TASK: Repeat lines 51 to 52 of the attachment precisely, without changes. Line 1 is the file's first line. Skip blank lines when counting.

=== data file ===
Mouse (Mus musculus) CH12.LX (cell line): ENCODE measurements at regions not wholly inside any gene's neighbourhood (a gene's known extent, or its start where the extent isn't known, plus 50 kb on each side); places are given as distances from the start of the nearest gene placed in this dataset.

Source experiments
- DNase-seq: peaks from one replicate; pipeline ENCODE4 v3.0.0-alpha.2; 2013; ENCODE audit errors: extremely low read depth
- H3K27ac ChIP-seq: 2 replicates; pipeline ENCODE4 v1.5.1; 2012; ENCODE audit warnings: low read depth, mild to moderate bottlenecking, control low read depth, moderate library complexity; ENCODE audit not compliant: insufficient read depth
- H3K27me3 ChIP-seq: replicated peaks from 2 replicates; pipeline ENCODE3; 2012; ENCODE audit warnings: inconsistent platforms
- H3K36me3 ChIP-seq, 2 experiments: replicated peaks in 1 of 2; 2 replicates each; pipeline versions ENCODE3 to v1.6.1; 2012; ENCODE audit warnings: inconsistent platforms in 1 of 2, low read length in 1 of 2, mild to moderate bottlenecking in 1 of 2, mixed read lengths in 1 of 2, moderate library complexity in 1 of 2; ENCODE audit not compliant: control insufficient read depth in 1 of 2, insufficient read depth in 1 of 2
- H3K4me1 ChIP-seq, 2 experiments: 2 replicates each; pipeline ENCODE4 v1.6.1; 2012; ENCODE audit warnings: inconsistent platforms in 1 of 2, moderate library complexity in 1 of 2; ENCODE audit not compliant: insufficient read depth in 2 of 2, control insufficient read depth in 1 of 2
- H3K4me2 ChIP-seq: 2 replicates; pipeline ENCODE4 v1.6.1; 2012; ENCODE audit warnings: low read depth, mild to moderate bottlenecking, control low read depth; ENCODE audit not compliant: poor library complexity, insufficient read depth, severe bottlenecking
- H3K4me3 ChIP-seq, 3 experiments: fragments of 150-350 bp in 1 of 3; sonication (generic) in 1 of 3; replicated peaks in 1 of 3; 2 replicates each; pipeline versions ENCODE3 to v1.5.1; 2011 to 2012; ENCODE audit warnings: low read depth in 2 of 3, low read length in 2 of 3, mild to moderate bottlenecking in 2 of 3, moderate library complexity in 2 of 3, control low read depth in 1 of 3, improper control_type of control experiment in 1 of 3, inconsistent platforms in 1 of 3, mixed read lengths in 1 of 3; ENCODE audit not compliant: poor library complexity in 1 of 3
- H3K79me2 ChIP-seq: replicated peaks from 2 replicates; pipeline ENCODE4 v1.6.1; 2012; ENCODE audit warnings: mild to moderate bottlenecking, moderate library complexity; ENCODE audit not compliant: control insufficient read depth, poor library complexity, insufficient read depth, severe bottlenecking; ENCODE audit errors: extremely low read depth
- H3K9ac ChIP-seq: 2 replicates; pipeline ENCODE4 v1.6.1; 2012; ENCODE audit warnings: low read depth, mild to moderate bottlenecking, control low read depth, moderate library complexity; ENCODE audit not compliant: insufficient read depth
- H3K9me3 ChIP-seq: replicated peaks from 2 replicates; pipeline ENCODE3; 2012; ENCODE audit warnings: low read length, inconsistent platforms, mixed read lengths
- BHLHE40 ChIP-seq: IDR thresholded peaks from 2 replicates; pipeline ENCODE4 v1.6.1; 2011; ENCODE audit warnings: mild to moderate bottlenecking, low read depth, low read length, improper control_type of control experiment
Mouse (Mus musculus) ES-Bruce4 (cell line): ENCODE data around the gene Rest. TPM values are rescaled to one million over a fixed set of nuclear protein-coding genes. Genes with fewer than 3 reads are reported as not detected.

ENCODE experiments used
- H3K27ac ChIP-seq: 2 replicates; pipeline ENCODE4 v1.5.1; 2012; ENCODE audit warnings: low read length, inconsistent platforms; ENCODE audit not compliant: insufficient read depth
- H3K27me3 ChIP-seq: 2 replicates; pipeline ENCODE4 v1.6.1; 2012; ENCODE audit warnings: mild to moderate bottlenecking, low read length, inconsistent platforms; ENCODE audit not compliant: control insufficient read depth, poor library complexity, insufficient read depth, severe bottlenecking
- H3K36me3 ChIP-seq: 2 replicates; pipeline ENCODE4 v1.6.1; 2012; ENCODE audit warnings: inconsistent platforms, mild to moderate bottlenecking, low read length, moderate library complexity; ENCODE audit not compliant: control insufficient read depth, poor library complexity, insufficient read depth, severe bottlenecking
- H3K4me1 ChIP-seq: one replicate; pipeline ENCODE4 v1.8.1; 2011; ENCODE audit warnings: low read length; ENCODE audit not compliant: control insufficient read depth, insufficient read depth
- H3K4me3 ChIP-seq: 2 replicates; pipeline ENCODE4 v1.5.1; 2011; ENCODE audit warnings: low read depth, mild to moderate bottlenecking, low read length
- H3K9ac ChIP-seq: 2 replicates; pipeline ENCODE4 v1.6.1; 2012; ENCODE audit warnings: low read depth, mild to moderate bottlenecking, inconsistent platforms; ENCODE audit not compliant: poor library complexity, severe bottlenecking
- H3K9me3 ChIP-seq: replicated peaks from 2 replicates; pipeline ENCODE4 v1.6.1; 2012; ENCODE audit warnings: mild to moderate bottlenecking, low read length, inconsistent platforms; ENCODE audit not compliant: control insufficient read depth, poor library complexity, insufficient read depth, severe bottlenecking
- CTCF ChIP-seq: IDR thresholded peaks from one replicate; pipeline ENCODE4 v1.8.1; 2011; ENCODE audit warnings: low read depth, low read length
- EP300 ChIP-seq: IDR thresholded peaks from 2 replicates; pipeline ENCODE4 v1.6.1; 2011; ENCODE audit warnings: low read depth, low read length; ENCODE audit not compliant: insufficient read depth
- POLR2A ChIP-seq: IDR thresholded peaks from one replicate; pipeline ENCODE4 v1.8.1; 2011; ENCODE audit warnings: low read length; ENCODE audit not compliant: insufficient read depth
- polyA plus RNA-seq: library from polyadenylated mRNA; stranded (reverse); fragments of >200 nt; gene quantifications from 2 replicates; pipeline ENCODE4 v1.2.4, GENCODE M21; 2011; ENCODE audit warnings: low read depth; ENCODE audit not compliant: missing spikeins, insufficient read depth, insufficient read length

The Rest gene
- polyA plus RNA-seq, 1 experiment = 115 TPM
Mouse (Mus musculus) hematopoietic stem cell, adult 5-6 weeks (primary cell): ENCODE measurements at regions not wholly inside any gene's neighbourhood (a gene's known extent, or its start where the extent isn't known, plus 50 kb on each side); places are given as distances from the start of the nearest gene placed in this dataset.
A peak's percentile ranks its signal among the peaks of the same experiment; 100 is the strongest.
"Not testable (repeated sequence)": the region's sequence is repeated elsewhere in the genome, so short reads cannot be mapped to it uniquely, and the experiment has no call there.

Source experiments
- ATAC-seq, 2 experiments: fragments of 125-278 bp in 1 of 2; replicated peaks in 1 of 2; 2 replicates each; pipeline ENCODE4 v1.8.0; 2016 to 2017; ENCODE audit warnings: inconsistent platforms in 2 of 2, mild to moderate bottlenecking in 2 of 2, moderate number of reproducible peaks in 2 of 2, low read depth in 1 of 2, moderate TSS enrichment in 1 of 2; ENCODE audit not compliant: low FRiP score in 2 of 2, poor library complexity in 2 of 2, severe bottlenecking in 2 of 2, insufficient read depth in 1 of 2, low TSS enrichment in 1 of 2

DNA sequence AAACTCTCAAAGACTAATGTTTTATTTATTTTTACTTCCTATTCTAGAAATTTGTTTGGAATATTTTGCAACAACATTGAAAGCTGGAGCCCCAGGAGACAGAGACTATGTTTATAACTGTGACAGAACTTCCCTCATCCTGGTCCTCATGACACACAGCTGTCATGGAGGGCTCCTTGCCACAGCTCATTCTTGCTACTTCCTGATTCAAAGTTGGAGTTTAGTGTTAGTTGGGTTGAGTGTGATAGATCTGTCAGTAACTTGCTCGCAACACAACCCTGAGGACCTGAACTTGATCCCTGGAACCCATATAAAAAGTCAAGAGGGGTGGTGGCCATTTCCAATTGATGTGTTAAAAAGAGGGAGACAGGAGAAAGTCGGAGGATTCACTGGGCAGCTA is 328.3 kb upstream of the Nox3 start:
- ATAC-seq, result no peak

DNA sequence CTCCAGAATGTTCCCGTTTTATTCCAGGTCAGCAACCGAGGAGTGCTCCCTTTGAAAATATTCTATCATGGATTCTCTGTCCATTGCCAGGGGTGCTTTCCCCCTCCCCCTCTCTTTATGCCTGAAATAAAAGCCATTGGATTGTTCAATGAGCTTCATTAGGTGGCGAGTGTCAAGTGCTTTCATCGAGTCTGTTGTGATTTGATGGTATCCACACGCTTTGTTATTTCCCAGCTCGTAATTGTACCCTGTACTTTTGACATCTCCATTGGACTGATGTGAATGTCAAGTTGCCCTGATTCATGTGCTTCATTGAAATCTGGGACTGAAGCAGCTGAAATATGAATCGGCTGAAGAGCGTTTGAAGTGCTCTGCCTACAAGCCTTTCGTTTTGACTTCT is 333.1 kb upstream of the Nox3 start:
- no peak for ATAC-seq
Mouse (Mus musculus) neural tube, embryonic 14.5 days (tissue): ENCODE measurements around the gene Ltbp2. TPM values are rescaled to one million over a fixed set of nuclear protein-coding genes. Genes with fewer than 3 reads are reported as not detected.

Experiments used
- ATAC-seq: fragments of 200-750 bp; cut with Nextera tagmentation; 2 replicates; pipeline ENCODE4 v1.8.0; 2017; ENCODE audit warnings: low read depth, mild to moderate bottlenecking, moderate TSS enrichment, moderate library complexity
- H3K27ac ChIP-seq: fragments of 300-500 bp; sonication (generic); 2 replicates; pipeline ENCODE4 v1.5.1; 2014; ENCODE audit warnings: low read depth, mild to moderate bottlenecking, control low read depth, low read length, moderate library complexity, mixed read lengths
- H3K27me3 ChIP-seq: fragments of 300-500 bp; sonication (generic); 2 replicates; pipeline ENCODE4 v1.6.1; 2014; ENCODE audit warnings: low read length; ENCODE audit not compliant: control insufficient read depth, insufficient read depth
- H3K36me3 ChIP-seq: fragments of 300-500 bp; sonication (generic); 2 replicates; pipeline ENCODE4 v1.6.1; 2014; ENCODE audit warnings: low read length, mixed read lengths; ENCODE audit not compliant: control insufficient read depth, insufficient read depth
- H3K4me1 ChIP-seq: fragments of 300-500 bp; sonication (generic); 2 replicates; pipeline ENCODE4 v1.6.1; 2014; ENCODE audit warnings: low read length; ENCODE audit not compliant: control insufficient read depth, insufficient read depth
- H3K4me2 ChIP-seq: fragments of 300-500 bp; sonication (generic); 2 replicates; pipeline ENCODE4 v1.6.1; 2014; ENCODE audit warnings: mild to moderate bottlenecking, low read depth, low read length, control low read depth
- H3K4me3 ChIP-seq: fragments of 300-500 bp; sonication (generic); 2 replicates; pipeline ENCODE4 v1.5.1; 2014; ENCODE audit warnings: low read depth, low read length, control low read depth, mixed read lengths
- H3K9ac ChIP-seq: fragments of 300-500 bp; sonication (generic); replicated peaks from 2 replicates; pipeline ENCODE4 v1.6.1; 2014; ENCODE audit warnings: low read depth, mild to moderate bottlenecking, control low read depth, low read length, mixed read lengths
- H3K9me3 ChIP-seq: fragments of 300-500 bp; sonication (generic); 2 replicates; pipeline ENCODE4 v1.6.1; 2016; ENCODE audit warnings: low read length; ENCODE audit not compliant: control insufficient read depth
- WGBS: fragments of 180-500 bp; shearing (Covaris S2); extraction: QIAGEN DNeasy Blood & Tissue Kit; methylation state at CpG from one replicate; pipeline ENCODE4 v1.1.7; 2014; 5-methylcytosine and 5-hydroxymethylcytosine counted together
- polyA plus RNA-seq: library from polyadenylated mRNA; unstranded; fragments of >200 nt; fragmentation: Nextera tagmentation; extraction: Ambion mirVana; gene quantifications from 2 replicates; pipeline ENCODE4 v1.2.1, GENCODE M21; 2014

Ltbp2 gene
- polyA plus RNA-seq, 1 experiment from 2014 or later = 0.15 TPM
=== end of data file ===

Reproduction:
Ltbp2 gene
- polyA plus RNA-seq, 1 experiment from 2014 or later = 0.15 TPM